While teachers, parents, and politicians push for more technology in school, a new study by the Reboot Foundation offers a word of caution. As with much in life, the study suggests, moderation is king.
Most parents—66 percent according to a 2018 report by the global nonprofit, Project Tomorrow—say that regularly using digital tools, content, and resources in classrooms helps children develop essential skills.
Teachers seem to agree. A 2018 ed-tech teacher survey, Teaching with Technology, found that 81 percent of teachers surveyed favored the idea of schools providing devices to students. Teachers’ favorite technologies included laptops (37 percent), Chromebooks (14 percent), and mobile phones (14 percent).
Around the world, in-class technology use reflects these perceptions. The Cambridge International Global Education Census surveyed almost 20,000 teachers and students and found that 48 percent of students worldwide use a desktop computer in class, 42 percent use a smartphone, 33 percent use smartboards, and 20 percent use a tablet. The survey also found that more students in the U.S. use smartboards (59 percent) and smartphones (74 percent) in class than students in any other surveyed country.
“At school, I regularly use the desktop computers in the IT suite,” one 17-year-old U.S. student said on the survey. “There are whiteboards in lessons and I also use my smartphone and a pen and paper during class. I don’t have homework to complete every day, but when I do, I use a laptop or a desktop computer, my smartphone and a pen and paper.”
Those rates of technology use are likely to continue climbing as more states and localities integrate technology into the classroom. In New York for example, voters approved a $2 billion Smart Schools Bond Act to fund new school computer servers, interactive whiteboards, tablets, desktop and laptop computers, high-speed internet, and wireless connectivity. Alabama too has approved record levels of education funding, including $199 million for Advancement and Technology. And in San Jose, California, schools are undertaking millions of dollars in debt to procure Chromebooks for students.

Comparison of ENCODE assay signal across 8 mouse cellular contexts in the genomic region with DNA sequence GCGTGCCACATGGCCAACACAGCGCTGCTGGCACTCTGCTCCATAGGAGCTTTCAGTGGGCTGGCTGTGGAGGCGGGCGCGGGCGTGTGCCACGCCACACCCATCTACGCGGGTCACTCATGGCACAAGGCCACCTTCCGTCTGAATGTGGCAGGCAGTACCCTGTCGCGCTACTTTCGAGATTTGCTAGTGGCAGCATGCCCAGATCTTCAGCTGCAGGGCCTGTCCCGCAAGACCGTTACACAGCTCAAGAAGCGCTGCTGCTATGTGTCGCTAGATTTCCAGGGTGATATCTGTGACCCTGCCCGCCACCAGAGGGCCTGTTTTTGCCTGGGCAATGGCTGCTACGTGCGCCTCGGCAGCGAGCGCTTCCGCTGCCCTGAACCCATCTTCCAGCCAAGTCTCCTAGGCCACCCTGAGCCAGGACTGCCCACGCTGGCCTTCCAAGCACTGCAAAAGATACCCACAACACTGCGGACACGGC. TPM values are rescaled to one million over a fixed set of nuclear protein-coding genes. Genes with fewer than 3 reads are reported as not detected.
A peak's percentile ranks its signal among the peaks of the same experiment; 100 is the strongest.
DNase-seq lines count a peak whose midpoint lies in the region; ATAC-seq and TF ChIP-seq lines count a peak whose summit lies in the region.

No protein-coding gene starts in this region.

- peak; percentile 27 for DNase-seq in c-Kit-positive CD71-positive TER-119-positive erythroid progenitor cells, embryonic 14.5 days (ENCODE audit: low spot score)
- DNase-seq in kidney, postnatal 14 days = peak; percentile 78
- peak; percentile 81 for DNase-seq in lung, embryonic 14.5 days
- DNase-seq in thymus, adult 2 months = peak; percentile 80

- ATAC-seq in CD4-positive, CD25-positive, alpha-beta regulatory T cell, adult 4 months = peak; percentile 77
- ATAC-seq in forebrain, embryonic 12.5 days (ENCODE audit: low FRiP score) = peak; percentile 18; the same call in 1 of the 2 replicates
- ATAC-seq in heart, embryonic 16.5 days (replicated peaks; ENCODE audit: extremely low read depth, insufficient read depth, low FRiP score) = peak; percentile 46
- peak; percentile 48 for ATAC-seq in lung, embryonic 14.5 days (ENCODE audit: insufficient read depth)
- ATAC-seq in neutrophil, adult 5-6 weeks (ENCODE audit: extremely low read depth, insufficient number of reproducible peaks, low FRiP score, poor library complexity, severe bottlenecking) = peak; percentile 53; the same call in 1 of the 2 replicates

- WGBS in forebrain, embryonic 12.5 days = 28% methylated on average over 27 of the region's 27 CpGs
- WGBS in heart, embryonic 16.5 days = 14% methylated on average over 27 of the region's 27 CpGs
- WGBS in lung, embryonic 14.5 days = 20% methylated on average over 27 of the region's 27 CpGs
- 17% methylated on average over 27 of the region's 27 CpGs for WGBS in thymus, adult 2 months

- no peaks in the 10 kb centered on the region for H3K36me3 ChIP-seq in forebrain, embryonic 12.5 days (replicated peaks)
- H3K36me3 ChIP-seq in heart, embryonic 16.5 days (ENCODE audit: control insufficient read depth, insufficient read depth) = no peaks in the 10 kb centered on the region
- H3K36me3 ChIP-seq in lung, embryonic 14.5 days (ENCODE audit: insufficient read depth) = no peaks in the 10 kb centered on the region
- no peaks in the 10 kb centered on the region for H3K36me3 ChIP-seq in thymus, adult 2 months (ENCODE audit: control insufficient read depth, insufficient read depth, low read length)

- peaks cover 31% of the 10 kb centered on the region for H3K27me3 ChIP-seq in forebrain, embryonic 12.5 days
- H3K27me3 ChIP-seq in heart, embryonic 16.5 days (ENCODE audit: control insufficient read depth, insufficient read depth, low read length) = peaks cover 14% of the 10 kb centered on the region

But a new study by the Reboot Foundation suggests that we may be wrong about the value of technology use, especially in the classroom. Reboot, a Paris-based research organization devoted to elevating critical thinking, evaluated the performance of students from 90 countries on the Program for International Student Assessment (PISA) and the 2017 National Assessment of Educational Progress (NAEP). The study weighed student performance against how often students reported using technology in class.
The foundation found that internationally, students perform best with low or moderate levels of computer usage per day. In France for example, the study found that students who used the internet moderately, tended to perform best. Those who used the internet for a few minutes to a half-hour in school per day, for example, consistently scored higher on the PISA math assessment than those who spent more time online and those who spent no time online. On PISA’s reading test, French students who used the internet in class every day for more than six hours scored 140 points lower than those who reported no internet time.
In the United States, the study found that, generally, students who reported using a computer in some classes tended to outscore students who never used computers in class. Grade-specific results, however, were less positive. For reading, higher rates of in-class computer usage translated to worse scores on NAEP reading assessments. For mathematics, students who reported using a computer to practice math “once or twice a year” performed five points higher than students who used a computer or digital device “every day or almost every day.” The same trend proved true even in classes where teachers reported receiving appropriate training.
The study also suggests that technology in the classroom may prove more negative than positive for young students in particular. Fourth graders who reported never using tablets in their classes scored one point higher than those who reported using tablets in “some classes” and 14 points higher than those who used tablets in “all or almost all” classes.
“When teachers use computers or tablets to teach, we don’t find that there’s a gain in knowledge or an actual impact on standardized test scores,” Helen Lee Boygues, co-founder and President of Reboot told The Daily News. “And what our analysis shows is that in younger ages, in third and fourth grade, in all subject matters, there was no benefit to using technology to learn. And in reading, we found a negative benefit.”
As lawmakers, educators, and parents continue to make tough calls about where to invest precious education resources, Reboot’s findings suggest that they should be careful not to depend on their perceptions about the value of technology or pin their hopes or dollars on its use in class.